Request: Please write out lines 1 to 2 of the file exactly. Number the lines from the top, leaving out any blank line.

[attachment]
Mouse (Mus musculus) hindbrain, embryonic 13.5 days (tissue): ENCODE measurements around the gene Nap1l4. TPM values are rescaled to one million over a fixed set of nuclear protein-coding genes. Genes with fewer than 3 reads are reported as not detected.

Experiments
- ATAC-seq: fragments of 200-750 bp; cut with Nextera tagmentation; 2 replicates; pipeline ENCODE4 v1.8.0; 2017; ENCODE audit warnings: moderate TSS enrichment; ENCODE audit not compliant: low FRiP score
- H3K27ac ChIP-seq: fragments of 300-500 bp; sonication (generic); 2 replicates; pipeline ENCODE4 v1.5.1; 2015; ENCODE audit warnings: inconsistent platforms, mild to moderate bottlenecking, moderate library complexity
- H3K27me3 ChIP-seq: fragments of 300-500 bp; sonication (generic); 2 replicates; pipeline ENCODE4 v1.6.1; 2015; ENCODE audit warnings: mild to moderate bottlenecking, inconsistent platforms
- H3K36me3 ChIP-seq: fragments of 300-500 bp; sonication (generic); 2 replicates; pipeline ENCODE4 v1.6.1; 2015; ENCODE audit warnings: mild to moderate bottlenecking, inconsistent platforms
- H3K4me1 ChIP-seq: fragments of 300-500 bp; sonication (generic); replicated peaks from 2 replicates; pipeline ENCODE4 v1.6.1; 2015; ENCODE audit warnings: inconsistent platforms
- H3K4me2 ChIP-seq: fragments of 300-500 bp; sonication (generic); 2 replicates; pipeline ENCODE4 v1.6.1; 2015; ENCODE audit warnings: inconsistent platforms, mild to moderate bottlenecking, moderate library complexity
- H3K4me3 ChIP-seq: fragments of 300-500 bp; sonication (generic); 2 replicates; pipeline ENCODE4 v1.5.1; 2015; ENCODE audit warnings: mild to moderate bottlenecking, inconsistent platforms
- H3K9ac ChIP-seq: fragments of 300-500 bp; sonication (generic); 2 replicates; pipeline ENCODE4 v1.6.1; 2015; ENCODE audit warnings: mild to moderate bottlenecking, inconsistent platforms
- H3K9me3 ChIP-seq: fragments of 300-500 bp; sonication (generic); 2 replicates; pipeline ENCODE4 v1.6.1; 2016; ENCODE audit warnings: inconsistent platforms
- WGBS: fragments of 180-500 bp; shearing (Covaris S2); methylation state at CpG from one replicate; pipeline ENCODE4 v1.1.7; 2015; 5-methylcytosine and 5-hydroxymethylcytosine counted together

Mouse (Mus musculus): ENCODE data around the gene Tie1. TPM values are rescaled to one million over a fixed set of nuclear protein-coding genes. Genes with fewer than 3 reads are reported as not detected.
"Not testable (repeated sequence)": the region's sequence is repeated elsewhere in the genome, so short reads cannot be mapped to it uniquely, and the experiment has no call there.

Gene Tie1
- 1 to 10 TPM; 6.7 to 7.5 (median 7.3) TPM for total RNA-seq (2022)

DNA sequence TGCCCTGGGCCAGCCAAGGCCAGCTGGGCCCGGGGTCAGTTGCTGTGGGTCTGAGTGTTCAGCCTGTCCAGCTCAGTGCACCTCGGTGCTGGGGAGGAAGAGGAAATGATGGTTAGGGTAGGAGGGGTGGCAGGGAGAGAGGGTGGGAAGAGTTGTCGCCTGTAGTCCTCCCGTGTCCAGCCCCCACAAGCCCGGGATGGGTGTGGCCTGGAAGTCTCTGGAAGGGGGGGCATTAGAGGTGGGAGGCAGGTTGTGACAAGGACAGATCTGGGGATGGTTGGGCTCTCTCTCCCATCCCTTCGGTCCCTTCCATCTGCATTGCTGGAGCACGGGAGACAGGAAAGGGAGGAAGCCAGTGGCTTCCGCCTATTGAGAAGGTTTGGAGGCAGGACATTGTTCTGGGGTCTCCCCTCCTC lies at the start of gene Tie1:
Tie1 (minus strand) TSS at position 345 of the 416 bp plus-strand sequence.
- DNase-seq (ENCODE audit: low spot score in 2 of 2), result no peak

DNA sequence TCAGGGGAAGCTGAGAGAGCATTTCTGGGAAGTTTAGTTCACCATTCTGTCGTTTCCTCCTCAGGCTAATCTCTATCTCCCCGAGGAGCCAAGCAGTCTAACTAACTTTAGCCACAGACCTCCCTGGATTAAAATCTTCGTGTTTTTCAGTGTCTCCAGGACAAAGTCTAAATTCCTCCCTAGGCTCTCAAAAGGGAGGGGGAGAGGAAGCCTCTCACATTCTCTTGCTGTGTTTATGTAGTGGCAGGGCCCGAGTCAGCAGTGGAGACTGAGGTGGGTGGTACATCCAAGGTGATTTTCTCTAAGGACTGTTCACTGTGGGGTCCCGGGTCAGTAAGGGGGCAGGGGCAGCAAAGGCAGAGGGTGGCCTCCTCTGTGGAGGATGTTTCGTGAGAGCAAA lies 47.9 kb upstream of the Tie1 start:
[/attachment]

Mouse (Mus musculus) hindbrain, embryonic 13.5 days (tissue): ENCODE measurements around the gene Nap1l4. TPM values are rescaled to one million over a fixed set of nuclear protein-coding genes. Genes with fewer than 3 reads are reported as not detected.

Experiments